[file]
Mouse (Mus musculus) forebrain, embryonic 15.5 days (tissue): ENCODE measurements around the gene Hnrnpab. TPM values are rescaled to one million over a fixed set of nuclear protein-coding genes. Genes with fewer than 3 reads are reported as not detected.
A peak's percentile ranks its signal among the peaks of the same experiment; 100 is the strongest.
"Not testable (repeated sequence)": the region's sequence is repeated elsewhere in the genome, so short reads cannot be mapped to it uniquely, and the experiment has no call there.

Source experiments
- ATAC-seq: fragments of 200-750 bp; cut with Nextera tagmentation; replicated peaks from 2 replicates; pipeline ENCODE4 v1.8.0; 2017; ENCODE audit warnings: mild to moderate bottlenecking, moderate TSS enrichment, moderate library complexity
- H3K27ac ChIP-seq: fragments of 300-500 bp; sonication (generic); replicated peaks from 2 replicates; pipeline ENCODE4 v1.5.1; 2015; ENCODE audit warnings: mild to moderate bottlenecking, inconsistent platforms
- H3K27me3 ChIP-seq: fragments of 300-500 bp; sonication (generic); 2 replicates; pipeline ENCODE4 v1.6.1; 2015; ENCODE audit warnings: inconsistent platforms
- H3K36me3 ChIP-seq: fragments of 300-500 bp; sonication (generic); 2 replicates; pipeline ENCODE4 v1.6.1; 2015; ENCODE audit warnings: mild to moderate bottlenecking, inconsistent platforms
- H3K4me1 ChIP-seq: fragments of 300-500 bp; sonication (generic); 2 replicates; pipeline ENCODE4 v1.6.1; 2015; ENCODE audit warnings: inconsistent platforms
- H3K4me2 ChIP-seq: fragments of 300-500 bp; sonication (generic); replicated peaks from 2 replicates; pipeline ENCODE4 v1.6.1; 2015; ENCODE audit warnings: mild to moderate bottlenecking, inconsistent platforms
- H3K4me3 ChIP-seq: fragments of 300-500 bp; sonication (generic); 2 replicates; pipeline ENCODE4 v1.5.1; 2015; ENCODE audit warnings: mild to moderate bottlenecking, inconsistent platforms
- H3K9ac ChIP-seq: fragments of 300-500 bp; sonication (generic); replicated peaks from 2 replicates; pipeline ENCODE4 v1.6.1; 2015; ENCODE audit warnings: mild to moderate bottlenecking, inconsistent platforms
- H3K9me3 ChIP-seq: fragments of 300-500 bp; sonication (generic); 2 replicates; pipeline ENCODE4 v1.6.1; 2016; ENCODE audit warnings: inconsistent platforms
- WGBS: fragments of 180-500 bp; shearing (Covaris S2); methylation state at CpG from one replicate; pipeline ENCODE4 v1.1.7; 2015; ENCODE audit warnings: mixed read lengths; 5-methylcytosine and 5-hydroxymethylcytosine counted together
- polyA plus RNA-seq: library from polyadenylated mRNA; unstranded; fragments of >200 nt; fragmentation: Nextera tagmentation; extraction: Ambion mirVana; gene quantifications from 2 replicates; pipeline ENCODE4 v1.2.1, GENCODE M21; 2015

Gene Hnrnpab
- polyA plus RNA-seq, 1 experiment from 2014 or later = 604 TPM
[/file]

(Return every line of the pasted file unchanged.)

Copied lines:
Mouse (Mus musculus) forebrain, embryonic 15.5 days (tissue): ENCODE measurements around the gene Hnrnpab. TPM values are rescaled to one million over a fixed set of nuclear protein-coding genes. Genes with fewer than 3 reads are reported as not detected.
A peak's percentile ranks its signal among the peaks of the same experiment; 100 is the strongest.
"Not testable (repeated sequence)": the region's sequence is repeated elsewhere in the genome, so short reads cannot be mapped to it uniquely, and the experiment has no call there.

Source experiments
- ATAC-seq: fragments of 200-750 bp; cut with Nextera tagmentation; replicated peaks from 2 replicates; pipeline ENCODE4 v1.8.0; 2017; ENCODE audit warnings: mild to moderate bottlenecking, moderate TSS enrichment, moderate library complexity
- H3K27ac ChIP-seq: fragments of 300-500 bp; sonication (generic); replicated peaks from 2 replicates; pipeline ENCODE4 v1.5.1; 2015; ENCODE audit warnings: mild to moderate bottlenecking, inconsistent platforms
- H3K27me3 ChIP-seq: fragments of 300-500 bp; sonication (generic); 2 replicates; pipeline ENCODE4 v1.6.1; 2015; ENCODE audit warnings: inconsistent platforms
- H3K36me3 ChIP-seq: fragments of 300-500 bp; sonication (generic); 2 replicates; pipeline ENCODE4 v1.6.1; 2015; ENCODE audit warnings: mild to moderate bottlenecking, inconsistent platforms
- H3K4me1 ChIP-seq: fragments of 300-500 bp; sonication (generic); 2 replicates; pipeline ENCODE4 v1.6.1; 2015; ENCODE audit warnings: inconsistent platforms
- H3K4me2 ChIP-seq: fragments of 300-500 bp; sonication (generic); replicated peaks from 2 replicates; pipeline ENCODE4 v1.6.1; 2015; ENCODE audit warnings: mild to moderate bottlenecking, inconsistent platforms
- H3K4me3 ChIP-seq: fragments of 300-500 bp; sonication (generic); 2 replicates; pipeline ENCODE4 v1.5.1; 2015; ENCODE audit warnings: mild to moderate bottlenecking, inconsistent platforms
- H3K9ac ChIP-seq: fragments of 300-500 bp; sonication (generic); replicated peaks from 2 replicates; pipeline ENCODE4 v1.6.1; 2015; ENCODE audit warnings: mild to moderate bottlenecking, inconsistent platforms
- H3K9me3 ChIP-seq: fragments of 300-500 bp; sonication (generic); 2 replicates; pipeline ENCODE4 v1.6.1; 2016; ENCODE audit warnings: inconsistent platforms
- WGBS: fragments of 180-500 bp; shearing (Covaris S2); methylation state at CpG from one replicate; pipeline ENCODE4 v1.1.7; 2015; ENCODE audit warnings: mixed read lengths; 5-methylcytosine and 5-hydroxymethylcytosine counted together
- polyA plus RNA-seq: library from polyadenylated mRNA; unstranded; fragments of >200 nt; fragmentation: Nextera tagmentation; extraction: Ambion mirVana; gene quantifications from 2 replicates; pipeline ENCODE4 v1.2.1, GENCODE M21; 2015

Gene Hnrnpab
- polyA plus RNA-seq, 1 experiment from 2014 or later = 604 TPM